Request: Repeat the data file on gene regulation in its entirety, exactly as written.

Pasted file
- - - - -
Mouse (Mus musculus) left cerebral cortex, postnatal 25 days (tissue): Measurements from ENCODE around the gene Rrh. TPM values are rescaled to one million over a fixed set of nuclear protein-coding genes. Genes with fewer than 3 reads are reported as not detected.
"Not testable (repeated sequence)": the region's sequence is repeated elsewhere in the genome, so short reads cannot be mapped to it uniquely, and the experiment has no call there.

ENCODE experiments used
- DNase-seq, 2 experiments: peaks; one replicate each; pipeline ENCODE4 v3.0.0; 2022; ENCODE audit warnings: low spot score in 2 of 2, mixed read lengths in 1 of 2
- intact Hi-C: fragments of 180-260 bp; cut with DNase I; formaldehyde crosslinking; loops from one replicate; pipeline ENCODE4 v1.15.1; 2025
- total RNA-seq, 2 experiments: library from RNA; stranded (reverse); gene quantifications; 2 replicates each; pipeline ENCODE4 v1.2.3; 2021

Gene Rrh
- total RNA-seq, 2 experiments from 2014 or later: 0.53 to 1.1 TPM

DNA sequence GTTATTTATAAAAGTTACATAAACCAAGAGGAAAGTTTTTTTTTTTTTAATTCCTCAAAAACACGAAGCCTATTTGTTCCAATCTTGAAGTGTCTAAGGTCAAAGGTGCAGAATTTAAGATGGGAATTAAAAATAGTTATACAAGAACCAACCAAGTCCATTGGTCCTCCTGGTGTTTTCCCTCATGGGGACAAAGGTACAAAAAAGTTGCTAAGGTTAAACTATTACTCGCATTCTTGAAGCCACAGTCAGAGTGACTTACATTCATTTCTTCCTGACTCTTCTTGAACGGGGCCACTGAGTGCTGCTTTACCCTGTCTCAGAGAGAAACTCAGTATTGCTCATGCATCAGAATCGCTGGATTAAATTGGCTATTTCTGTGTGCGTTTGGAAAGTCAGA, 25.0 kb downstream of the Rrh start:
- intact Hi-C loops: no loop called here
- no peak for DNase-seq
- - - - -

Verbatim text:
Mouse (Mus musculus) left cerebral cortex, postnatal 25 days (tissue): Measurements from ENCODE around the gene Rrh. TPM values are rescaled to one million over a fixed set of nuclear protein-coding genes. Genes with fewer than 3 reads are reported as not detected.
"Not testable (repeated sequence)": the region's sequence is repeated elsewhere in the genome, so short reads cannot be mapped to it uniquely, and the experiment has no call there.

ENCODE experiments used
- DNase-seq, 2 experiments: peaks; one replicate each; pipeline ENCODE4 v3.0.0; 2022; ENCODE audit warnings: low spot score in 2 of 2, mixed read lengths in 1 of 2
- intact Hi-C: fragments of 180-260 bp; cut with DNase I; formaldehyde crosslinking; loops from one replicate; pipeline ENCODE4 v1.15.1; 2025
- total RNA-seq, 2 experiments: library from RNA; stranded (reverse); gene quantifications; 2 replicates each; pipeline ENCODE4 v1.2.3; 2021

Gene Rrh
- total RNA-seq, 2 experiments from 2014 or later: 0.53 to 1.1 TPM

DNA sequence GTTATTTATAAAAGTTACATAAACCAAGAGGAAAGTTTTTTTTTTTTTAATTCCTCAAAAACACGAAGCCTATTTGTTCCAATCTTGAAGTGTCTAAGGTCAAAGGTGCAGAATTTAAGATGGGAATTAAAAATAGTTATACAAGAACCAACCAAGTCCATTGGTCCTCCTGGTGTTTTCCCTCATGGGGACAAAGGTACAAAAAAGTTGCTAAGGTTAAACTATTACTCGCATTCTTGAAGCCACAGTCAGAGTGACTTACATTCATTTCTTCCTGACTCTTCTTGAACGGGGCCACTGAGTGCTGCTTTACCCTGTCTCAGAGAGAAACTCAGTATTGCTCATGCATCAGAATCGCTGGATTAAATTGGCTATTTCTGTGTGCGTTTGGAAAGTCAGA, 25.0 kb downstream of the Rrh start:
- intact Hi-C loops: no loop called here
- no peak for DNase-seq